Plus, then sometimes you have to wrap up your feminine products in toilet paper and/or one of those wax-coated brown baggies in the toilet stalls.
All in all, paper products for your period are no fun. Switch to a cup and you won't have to worry about a plethora of wrappers or gross, used products.
PRO: THE CUP IS MORE CONVENIENT
If you're a guy and you've made it this far, let me tell you a little secret: when some women are on their periods, we feel the need to smuggle our feminine products into the bathroom. Think: a crinkly tampon stealthily pushed up a sleeve. A fresh pad slipped into a back pocket. Or our "period goodie bag" tucked under an armpit.
Not to mention the struggle we face if we get to the bathroom only to realize we need more products to protect ourselves from leaking.
It sucks big time.
So ladies. Imagine being on your period and just going to the bathroom. You already have all that you need!
PRO: YOU CAN DO (ALMOST) ANYTHING WITH THE CUP
- Conquer the world
Just don't have sex with it in. It won't be very pleasant for either party, probably.
CON: THAT WEIRD MOMENT YOU USE A CUP IN A PUBLIC RESTROOM
Err… okay. So remember how I mentioned you need to rinse the cup after you empty it? Sometimes this isn't always possible, because you are in a public restroom with stalls.
So, this isn't the most fun thing ever… but you can do your best to re-insert it sans-rinse and then wipe your hands on toilet paper to avoid looking like you've just murdered a small animal in your private stall.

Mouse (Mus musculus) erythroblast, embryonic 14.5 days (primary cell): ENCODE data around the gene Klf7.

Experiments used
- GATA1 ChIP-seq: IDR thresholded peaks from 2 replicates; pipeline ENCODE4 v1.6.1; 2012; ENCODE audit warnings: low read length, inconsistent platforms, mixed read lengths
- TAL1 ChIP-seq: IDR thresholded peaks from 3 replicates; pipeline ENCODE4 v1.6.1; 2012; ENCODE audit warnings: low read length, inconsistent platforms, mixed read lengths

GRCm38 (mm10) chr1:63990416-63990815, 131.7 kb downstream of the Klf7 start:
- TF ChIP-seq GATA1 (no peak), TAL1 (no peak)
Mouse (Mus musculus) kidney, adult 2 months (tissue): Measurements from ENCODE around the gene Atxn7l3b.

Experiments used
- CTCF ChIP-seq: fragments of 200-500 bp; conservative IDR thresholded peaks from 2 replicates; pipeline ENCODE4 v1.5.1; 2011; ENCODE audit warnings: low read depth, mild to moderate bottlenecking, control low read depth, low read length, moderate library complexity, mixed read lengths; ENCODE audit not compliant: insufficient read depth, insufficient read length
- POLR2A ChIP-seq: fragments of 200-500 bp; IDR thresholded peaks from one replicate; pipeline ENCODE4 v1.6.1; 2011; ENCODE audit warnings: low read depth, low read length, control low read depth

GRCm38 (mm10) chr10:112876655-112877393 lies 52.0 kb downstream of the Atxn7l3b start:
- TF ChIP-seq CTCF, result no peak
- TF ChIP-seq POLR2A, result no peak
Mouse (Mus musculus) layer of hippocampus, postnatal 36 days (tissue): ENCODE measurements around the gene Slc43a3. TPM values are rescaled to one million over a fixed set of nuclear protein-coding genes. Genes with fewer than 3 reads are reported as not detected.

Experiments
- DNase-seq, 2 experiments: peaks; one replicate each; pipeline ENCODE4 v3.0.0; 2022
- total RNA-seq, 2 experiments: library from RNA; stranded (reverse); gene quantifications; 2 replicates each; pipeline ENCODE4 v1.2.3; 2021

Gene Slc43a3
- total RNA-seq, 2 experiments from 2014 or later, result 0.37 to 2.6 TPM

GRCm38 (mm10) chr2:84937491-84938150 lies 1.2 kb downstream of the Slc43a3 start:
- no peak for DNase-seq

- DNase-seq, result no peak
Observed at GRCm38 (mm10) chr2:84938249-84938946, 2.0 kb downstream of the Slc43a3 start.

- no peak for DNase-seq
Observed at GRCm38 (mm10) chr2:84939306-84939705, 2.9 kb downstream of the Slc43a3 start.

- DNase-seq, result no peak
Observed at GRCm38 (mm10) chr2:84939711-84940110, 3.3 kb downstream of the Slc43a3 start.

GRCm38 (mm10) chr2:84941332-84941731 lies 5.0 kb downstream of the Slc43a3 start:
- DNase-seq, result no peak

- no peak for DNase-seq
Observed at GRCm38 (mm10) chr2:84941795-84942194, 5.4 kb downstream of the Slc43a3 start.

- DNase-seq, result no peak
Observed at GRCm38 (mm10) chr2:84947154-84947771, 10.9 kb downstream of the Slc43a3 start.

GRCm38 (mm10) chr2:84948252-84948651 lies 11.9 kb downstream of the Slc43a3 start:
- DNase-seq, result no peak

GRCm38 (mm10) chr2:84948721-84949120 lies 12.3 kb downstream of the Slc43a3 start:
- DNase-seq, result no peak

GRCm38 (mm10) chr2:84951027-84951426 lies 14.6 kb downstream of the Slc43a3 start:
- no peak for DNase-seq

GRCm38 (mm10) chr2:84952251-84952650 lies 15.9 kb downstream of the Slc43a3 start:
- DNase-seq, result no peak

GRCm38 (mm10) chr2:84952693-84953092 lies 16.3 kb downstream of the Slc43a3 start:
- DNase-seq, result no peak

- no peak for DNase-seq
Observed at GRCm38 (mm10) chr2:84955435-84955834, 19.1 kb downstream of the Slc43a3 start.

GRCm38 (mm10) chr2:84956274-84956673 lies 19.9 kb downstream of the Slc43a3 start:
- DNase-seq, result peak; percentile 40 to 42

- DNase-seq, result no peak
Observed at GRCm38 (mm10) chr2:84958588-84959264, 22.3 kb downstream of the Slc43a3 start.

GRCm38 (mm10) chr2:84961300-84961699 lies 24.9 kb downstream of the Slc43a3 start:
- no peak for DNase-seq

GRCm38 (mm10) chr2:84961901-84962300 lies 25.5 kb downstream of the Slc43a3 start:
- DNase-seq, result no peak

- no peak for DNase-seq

In this scenario, you may also need to zip and button up your pants after you've washed your hands at the sinks.
CON: THAT SUCKY MOMENT WHEN YOU REALIZE THE CUP MAY NOT PROTECT YOU OVERNIGHT
Like I said earlier, the cup should last about 12 hours. But depending on your flow, it may just not cut it.
Perhaps you could try the large-size cup.
Or, if you're a light sleeper, you could stay on high-alert and rush to the bathroom in the middle of the night when you feel a leak.
Or, you could use a backup system (more info below).
Personally, on my heaviest days, I aim to empty the small Lena Cup every 4 hours, just to be safe.
CON: THAT FREAKY MOMENT WHEN THE CUP DOES SOMERSAULTS INSIDE OF YOU
A few times I've noticed a strange leak earlier than I would've expected one.
Upon further inspection, I realized it's because the cup has turned on its side or something similar.
This is 100% my fault (in the instructions Lena tells you specifically to check the seal after insertion, and I never do). So if you don't want this to happen, just follow the instructions!
SIDE NOTE: YOU MAY NEED TO USE NAPKINS AFTER ALL
I personally use organic cotton napkins along with my Lena Cup. I wanted to fully go zero waste with my periods (meaning I wanted to stop using plastic pantiliners as a backup), and frankly I got sick of rinsing my underwear if there was a leak.
Experiment with what works best for you. Some of my friends swear by the period panties.
CONCLUSION: THE CUP (AND YOUR VAGINA) WILL HELP YOU SAVE THE WORLD AND BE ZERO WASTE
All in all, switching from tampons and pads to the menstrual cup will ultimately help save the world.
Even if you still use pantyliners, your waste creation will be cut down significantly, and your #nearowaste efforts will be greatly appreciated by landfills everywhere.
Thanks to Wild Minimalist for letting me be weird and talk about zero waste periods on their blog. If you enjoyed reading this post, please visit my minimalism/mindfulness/crunch blog at Hello Brio.
NOTE: Wild Minimalist was kind enough to send me a Large Lena Cup for review, but I always give my honest opinion.